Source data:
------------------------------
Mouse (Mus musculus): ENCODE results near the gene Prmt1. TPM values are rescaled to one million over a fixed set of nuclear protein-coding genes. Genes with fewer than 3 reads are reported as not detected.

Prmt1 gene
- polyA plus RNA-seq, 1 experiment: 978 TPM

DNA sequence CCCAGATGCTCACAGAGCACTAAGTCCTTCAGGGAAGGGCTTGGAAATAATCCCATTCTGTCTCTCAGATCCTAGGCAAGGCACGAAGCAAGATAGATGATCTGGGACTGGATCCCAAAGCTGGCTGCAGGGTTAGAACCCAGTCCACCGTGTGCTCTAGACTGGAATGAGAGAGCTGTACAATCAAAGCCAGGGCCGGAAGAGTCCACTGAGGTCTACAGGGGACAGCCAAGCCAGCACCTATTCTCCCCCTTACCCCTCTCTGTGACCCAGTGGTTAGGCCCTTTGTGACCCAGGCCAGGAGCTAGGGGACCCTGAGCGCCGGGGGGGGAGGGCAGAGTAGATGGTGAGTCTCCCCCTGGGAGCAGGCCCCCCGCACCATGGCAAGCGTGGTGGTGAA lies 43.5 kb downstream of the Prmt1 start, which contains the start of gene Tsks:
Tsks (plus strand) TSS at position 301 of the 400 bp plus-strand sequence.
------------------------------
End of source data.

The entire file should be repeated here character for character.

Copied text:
Mouse (Mus musculus): ENCODE results near the gene Prmt1. TPM values are rescaled to one million over a fixed set of nuclear protein-coding genes. Genes with fewer than 3 reads are reported as not detected.

Prmt1 gene
- polyA plus RNA-seq, 1 experiment: 978 TPM

DNA sequence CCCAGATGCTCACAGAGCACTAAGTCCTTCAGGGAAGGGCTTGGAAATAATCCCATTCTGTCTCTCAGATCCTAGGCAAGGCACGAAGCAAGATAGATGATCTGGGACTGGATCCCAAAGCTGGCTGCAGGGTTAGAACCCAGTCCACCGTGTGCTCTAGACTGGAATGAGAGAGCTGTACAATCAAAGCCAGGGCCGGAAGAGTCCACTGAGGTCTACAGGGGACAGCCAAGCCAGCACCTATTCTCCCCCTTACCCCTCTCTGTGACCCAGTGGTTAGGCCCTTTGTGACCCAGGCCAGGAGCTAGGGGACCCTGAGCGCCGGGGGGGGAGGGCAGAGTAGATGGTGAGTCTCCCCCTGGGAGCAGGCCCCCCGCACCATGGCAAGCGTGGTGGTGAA lies 43.5 kb downstream of the Prmt1 start, which contains the start of gene Tsks:
Tsks (plus strand) TSS at position 301 of the 400 bp plus-strand sequence.